1. Are you saying a video game is less deadly than a mosquito? That is insanity talking right there. Video games are one of the deadliest thing in the entire world, right behind drawings of guns, and poptarts chewed vaguely into a gun shape.

      1. You forgot butter knives and plastic straws.

  8. “He’s targeting zombies,” Kris Small tells WAVE. “So unless zombies are now a protected class in Scott County, I don’t think anyone’s at threat by this.”

    I like this kid’s dad.

    1. Reg Shoe and the Fresh Start Club would like to have words with Mr. Small on undead rights.

  9. “Intimidation.”
    Ought that not require an actually intimidated person to even be a charge?
    Who was intimidated, other than the victim of overzealous policing?
    smdh

    1. Well, that kid who is afraid of the zombies in the hall

  10. First, they came for the people that bite pop tarts into gun shapes…

  11. School administrators are getting dumber every year.

    1. They were always dumb, but now they have the tools to back them up.

      1. Education major is what you do when you can’t hack a STEM degree.

        Those that can do, those that can’t teach.

    2. The key word is ‘administrators’. We used to have principals running schools – they could exercise judgement to deal with students as individuals. But where school boards accrued too much power to themselves by writing reams of policy, there are no principals at most schools these days: just administrators functioning as bobbleheads saying “rules are rules…” and mindlessly stuffing square pegs into round holes where school boards do not exist to back them up, but treat them as meat puppets. With this level of idiocy in place, they could just put illegal aliens in charge of schools and tell them to just make it up as they go along – I see no value in a teaching degree when there is such a high degree of political subjugation taking place. Principals are almost not allowed to know anything these days, much less think.

  12. …the district “takes the safety of our students seriously and as a result we will do our due diligence in providing as reasonably safe as possible environment for our students and staff.”

    By needlessly and cruelly putting one of them into the criminal justice system.

  13. Now he’s facing potential expulsion and prison time

    on what charge?

    Oh, and by the way, this is front and center about what we talk about when we suggest that sure, the cultural smorgasbord offers us more choices than ever before, but that doesn’t mean we’re more free. Again, how many mundane, run-of-the-mill behaviors will get you facing hard prison time that would have been passed off with a laugh 30 years ago?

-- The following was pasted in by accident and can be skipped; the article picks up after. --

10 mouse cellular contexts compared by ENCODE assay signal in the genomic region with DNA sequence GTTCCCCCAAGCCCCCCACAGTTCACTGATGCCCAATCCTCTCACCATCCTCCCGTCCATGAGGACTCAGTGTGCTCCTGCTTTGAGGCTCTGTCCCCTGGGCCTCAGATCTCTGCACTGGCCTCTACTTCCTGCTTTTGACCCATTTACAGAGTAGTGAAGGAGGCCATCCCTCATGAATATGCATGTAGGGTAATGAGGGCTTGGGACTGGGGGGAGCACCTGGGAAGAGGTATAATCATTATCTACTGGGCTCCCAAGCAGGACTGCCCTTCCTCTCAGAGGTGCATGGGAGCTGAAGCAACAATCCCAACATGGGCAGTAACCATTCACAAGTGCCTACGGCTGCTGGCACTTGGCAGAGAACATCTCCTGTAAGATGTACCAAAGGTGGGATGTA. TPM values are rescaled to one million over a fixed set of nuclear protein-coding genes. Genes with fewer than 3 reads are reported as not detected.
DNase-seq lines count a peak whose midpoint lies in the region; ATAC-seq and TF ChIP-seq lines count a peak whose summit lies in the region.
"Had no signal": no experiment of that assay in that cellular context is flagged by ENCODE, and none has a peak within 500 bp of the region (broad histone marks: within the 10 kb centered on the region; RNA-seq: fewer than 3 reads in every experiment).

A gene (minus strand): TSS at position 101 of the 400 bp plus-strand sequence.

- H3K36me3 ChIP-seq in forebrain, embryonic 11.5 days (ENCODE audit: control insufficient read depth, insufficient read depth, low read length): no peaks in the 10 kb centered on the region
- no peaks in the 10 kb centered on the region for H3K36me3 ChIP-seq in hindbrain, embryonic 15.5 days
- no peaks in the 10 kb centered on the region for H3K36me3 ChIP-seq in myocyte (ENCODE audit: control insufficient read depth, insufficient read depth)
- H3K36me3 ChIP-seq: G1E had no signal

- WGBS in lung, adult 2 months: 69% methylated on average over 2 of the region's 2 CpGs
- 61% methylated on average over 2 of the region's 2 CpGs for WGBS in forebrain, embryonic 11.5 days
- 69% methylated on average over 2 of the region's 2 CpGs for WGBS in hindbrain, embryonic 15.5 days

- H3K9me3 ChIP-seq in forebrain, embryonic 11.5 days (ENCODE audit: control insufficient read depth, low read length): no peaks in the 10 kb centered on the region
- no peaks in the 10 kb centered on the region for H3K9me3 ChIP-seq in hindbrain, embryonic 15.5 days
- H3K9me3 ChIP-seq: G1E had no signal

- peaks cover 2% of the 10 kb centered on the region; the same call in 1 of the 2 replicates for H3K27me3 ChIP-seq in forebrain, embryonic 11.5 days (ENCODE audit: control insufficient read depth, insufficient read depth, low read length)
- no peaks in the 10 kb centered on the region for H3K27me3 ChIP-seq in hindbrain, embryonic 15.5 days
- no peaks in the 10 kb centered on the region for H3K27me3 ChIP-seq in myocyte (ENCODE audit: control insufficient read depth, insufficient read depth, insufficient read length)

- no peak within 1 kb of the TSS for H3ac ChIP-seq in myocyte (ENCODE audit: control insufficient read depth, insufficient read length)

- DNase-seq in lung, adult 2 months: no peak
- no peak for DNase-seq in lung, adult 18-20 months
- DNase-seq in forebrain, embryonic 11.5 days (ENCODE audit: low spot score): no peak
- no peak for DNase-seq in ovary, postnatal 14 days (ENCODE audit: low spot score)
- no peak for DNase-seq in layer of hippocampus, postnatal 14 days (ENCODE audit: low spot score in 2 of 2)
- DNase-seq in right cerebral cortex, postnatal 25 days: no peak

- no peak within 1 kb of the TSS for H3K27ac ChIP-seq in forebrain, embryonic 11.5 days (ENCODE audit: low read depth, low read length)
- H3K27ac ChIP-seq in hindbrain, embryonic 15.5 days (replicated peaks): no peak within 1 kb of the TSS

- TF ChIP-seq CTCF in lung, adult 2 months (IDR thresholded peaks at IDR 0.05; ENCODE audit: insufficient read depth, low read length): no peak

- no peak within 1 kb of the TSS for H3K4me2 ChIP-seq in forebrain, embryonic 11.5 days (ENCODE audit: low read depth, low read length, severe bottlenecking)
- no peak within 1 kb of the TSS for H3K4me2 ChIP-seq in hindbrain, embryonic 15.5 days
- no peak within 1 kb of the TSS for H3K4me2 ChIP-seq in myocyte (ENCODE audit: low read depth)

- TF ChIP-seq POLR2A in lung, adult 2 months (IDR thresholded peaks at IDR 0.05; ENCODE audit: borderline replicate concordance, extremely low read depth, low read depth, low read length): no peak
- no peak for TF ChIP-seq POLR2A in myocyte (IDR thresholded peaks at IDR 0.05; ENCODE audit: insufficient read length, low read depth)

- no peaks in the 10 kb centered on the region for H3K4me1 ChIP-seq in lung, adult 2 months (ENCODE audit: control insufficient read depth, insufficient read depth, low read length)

But at least the kid can stream 10,000 shows in 4k with his smart TV while he’s in fucking prison for playing a game in augmented reality!

    1. There is no internet in prison.

  14. There’s no basis for charging the kid with anything.
    I hope the family can get good legal counsel and fights back hard.

  15. Home School !

  16. Please explain how someone could be intimidated by a phone.

    1. Cops abusing their authority are terrified of phones. (For the record, I think that’s a good thing.) Why anyone else would be, I have no idea.

  17. The problem is policy, it seems to me. Students are told to report anything that looks like a threat I’m sure – without being told that things that just make them feel uncomfortable aren’t an actual threat. So we have yet another school board/cabal of administrators that can’t think – the “zero tolerance” crowd at work is [ironically] real zombies in action. It’s worth repeating a story to illustrate the broken mindset of adults that refuse steadfastly to gauge intent regarding their students actions. A decade or so ago [my best guess] a student found a razorblade at a bus stop on the way to school. He picked it up and turned it in upon arrival at school. Was he thanked for possibly preventing injury or helping fellow students? No – he was threatened with expulsion for bringing a weapon to school after trying to fix a problem. I think his parents had to sue their way back in.
    Adults with so little brainpower need to be sued until they lose the shirt off their back or get out of the school system [permanently]: there are enough real problems to solve in most schools without needlessly creating arrest records because they refuse to think.

  18. Prison time? Seriously? I don’t know where the f*ck THAT comes from, but somebody corky took graduate classes in Stupid.

  19. I really don’t expect much from Scott county, and yet they still manage to disappoint me. No wonder everybody there is on drugs.